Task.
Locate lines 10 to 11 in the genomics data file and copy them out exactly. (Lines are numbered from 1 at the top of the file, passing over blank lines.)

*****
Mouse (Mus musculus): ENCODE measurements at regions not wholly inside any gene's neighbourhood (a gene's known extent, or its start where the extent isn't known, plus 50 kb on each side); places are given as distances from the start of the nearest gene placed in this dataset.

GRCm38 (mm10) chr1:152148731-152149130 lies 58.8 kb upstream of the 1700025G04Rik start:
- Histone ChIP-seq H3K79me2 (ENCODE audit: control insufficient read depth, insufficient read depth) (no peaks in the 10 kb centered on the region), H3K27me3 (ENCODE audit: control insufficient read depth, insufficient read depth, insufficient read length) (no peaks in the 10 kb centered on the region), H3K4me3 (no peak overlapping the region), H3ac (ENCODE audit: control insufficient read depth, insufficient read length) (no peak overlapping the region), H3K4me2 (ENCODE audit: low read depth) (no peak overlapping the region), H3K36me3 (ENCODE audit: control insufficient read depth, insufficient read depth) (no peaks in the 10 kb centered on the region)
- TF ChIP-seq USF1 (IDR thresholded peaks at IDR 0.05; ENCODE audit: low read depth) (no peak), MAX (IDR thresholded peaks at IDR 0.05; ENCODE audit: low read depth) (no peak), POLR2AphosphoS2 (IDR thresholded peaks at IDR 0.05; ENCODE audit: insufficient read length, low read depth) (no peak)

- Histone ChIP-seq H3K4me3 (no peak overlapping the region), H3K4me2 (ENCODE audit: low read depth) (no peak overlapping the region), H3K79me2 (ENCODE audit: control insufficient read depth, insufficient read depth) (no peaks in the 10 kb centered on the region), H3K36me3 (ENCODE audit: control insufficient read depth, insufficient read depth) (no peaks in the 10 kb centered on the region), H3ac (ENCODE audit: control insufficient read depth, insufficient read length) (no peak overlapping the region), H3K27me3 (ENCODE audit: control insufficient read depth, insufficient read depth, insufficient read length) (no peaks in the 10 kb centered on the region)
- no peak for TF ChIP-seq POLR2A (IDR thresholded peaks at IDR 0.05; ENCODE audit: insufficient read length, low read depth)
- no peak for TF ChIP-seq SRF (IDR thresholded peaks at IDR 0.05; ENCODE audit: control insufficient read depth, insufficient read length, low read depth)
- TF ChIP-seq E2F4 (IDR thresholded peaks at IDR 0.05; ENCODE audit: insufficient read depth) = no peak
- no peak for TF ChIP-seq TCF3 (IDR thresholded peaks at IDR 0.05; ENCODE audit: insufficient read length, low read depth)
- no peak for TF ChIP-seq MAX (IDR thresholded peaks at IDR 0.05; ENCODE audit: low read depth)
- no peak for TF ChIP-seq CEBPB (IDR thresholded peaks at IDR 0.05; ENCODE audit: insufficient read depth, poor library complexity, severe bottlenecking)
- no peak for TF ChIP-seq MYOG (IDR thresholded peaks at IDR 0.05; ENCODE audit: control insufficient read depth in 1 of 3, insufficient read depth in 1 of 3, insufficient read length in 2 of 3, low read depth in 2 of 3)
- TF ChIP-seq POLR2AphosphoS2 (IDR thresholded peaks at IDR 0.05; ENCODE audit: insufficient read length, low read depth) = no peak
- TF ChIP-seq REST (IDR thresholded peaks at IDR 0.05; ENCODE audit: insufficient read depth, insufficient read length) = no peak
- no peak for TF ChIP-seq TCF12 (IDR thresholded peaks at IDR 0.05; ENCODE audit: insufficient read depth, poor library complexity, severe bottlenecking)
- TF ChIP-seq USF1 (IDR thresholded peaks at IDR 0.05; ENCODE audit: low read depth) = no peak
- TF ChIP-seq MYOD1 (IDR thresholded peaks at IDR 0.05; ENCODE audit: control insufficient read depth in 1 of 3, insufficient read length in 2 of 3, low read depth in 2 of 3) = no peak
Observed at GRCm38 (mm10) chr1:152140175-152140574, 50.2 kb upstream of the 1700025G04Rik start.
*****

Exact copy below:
- no peak for TF ChIP-seq MAX (IDR thresholded peaks at IDR 0.05; ENCODE audit: low read depth)
- no peak for TF ChIP-seq CEBPB (IDR thresholded peaks at IDR 0.05; ENCODE audit: insufficient read depth, poor library complexity, severe bottlenecking)